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No clear winner emerges as beef war ends with a whimper

In the end, voting was quiet. Legislative Speaker Wang Jin-pyng called the Yuan Sitting to order for four votes total, one for each revision to the Act Governing Food Sanitation, and lawmakers keyed in ballots at their seats largely in silence. Within the space of 15 minutes, Taiwan's seemingly interminable struggle over U.S. beef imports had closed.

It was a resigned, tired finish to the beef war, in which every political player lost tremendous amounts of the public's faith.

President Ma Ying-jeou sat at the big table in 2009 and told the U.S. that he himself could open the borders to beef offal. It's likely Ma had done the same with ractopamine during his 2012 presidential campaign. One problem with these pledges was that Ma did not have the power to make them against the grain of public opinion. A second problem was that Ma then failed to communicate the terms of these closed-door agreements to the Taiwan public. Whereas Ma in February was declaring repeatedly that he had no timetable for relaxing the ban, by midyear Ma's actions made clear that he believed it to be the right time to crystallize the beef decision. When the Democratic Progressive Party (DPP) stalled out the clock on Legislature's beef vote in June, Ma urgently mobilized the KMT caucus to request a special session.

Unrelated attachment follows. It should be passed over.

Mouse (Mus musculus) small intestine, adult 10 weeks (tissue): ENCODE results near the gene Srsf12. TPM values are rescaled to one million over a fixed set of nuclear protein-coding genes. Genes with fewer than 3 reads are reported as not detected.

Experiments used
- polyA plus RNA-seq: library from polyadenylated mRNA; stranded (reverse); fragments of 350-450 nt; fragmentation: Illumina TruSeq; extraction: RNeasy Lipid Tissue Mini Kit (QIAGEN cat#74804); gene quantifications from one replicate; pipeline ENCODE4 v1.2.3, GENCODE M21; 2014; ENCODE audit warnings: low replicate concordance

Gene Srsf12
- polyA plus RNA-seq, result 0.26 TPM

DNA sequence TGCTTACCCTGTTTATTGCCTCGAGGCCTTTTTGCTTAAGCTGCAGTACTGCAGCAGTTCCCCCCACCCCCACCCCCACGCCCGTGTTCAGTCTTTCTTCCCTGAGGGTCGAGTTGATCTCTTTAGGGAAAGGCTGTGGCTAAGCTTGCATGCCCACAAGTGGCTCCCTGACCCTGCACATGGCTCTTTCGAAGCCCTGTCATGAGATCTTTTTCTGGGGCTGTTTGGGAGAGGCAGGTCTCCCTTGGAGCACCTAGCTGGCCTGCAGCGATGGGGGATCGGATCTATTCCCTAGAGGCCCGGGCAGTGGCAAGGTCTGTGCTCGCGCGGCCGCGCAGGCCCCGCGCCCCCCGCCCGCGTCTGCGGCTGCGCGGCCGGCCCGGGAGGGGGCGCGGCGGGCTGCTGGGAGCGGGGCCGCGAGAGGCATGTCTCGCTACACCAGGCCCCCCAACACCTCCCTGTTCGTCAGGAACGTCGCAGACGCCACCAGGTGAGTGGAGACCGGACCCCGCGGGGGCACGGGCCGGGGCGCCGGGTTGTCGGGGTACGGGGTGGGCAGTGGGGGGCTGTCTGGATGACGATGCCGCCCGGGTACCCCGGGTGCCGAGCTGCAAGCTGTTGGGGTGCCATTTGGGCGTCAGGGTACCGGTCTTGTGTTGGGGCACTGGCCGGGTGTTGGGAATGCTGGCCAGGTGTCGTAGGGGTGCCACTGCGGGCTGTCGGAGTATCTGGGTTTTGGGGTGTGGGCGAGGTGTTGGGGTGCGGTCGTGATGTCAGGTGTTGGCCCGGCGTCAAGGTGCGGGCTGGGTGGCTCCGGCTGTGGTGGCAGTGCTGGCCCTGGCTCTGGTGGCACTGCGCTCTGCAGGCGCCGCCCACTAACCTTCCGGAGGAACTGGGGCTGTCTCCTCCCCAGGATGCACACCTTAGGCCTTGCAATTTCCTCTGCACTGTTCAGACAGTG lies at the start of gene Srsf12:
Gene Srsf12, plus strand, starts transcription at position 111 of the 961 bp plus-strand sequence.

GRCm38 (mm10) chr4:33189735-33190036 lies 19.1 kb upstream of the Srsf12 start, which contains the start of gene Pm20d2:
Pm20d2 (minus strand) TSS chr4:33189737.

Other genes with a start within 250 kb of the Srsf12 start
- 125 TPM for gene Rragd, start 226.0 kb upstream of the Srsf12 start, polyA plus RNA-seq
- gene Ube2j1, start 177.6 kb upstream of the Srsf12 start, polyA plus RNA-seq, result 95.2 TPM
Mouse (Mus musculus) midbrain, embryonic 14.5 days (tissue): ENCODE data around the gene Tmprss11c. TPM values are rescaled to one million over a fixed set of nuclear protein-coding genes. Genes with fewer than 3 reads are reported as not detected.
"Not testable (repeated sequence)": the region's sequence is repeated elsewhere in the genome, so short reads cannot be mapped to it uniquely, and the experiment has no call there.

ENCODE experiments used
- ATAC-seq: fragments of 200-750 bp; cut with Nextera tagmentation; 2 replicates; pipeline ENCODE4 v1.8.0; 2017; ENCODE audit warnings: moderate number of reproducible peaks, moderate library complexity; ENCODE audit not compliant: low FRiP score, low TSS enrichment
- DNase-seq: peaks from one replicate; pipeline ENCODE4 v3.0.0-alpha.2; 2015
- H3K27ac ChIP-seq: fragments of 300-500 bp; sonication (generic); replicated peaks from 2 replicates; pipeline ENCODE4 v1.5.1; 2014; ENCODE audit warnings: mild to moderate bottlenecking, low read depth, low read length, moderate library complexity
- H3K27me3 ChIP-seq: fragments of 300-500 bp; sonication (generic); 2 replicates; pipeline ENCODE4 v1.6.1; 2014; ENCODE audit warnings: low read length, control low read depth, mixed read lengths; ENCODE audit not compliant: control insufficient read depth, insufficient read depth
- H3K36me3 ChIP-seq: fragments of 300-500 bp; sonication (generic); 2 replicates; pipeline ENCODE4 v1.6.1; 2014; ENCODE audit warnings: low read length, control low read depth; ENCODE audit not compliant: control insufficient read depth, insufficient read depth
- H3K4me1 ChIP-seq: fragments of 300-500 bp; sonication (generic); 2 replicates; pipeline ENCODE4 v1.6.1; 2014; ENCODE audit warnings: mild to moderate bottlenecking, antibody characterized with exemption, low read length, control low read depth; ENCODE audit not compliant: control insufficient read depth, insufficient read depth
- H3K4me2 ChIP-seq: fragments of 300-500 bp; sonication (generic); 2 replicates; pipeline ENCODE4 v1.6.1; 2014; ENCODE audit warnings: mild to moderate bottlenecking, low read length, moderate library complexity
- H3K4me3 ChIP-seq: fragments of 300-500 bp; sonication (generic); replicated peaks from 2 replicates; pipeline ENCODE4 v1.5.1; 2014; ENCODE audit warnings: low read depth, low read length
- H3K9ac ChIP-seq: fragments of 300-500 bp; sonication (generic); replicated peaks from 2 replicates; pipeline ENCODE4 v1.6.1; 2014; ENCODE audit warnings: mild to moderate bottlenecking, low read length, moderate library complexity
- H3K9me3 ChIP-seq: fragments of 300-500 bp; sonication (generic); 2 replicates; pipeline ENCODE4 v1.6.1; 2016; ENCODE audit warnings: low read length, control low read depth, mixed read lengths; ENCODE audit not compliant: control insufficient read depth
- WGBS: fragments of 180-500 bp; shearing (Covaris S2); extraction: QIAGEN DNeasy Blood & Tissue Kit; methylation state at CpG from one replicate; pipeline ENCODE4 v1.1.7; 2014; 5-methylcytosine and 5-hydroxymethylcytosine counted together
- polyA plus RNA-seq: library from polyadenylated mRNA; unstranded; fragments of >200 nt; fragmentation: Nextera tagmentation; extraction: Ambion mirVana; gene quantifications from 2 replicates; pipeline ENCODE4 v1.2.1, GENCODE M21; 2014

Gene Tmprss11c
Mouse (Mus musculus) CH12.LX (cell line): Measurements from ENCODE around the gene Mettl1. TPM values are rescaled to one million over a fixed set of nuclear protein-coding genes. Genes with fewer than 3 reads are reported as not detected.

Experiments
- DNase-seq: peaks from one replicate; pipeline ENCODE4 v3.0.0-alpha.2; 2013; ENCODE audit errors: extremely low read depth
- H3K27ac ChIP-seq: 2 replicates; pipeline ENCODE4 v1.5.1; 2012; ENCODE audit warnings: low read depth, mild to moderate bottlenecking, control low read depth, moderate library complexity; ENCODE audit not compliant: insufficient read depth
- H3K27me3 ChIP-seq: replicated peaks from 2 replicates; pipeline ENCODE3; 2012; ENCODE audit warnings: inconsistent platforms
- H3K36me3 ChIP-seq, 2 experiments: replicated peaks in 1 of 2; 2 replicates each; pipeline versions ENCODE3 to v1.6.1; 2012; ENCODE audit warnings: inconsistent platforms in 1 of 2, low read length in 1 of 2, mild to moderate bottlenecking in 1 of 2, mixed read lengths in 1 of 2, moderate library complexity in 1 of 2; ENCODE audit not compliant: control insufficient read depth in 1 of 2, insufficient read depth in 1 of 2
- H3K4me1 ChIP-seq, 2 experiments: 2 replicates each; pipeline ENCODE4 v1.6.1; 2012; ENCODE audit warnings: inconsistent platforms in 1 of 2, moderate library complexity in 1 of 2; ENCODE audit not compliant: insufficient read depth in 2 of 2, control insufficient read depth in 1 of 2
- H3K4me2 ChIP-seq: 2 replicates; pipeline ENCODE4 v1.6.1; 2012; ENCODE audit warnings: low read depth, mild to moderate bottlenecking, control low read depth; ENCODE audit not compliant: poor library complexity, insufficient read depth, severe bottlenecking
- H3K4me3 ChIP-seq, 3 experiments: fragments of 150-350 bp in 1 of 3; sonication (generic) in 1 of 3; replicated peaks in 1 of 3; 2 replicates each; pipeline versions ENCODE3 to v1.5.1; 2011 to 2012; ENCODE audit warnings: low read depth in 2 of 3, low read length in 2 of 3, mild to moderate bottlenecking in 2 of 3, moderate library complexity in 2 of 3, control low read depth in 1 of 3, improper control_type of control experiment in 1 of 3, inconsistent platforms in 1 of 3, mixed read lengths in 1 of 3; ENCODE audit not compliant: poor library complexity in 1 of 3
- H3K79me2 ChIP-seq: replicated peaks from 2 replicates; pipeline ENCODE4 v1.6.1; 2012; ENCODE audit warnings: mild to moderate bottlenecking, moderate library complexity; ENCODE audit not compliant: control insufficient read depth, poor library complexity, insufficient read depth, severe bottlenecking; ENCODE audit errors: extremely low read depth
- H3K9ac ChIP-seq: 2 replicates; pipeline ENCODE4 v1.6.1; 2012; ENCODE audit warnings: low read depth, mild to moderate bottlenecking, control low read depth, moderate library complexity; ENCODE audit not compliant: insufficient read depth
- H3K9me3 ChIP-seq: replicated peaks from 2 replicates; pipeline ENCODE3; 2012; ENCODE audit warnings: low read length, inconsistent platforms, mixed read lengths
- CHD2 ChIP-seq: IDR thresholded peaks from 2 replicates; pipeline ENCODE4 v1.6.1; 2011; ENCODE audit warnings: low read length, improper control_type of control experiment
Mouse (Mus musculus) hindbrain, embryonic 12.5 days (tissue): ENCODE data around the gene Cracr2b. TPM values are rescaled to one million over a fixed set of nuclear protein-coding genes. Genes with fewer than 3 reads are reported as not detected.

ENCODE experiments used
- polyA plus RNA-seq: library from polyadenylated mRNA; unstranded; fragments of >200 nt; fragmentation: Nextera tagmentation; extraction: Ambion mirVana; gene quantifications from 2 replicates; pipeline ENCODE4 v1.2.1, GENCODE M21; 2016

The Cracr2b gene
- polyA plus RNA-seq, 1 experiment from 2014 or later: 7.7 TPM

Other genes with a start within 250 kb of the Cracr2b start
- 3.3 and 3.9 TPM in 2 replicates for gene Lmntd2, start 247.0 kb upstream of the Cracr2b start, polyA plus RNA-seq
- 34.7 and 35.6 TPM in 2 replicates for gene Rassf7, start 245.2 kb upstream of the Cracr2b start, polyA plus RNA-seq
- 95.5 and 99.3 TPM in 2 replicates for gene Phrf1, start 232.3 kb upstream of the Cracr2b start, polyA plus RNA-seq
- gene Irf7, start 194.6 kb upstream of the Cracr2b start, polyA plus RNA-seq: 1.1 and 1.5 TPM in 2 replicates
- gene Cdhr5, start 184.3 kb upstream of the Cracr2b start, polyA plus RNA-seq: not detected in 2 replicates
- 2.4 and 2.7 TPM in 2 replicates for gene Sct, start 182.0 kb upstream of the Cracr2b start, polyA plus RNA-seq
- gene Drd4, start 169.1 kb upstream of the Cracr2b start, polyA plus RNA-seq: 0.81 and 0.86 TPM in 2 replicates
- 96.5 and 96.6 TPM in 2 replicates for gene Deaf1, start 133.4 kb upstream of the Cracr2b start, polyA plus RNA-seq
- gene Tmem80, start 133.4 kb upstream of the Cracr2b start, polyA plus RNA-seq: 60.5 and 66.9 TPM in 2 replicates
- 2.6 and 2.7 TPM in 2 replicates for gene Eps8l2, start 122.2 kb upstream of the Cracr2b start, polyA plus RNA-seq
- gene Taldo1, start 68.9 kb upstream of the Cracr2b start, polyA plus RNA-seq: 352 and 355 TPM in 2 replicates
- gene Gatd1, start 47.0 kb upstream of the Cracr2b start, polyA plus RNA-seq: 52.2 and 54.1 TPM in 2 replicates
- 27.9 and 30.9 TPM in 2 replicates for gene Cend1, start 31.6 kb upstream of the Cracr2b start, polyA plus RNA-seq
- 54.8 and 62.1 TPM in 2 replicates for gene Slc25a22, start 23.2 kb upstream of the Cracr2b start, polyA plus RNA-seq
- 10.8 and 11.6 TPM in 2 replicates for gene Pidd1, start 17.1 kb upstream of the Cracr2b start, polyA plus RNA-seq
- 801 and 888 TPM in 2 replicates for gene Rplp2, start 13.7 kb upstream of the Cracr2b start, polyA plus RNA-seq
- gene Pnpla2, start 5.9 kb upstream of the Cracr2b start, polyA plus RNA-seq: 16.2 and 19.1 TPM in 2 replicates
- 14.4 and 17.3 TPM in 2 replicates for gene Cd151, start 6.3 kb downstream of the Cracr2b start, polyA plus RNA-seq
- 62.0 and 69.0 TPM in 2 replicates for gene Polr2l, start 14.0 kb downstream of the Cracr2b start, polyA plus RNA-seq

It is in the beef war that Ma has shown he does not trust his people enough to talk to them straight, and the president has a great deal of damage control to do in his years left in office.

The DPP, too, has made great errors in the U.S. beef war that plague the party's future. In May and June, the DPP was hurling manure at the Council of Agriculture and storming the speaker's rostrum to protest ractopamine. By July, the party had discarded its arguments — and all the interests they represented — like so much bathwater.

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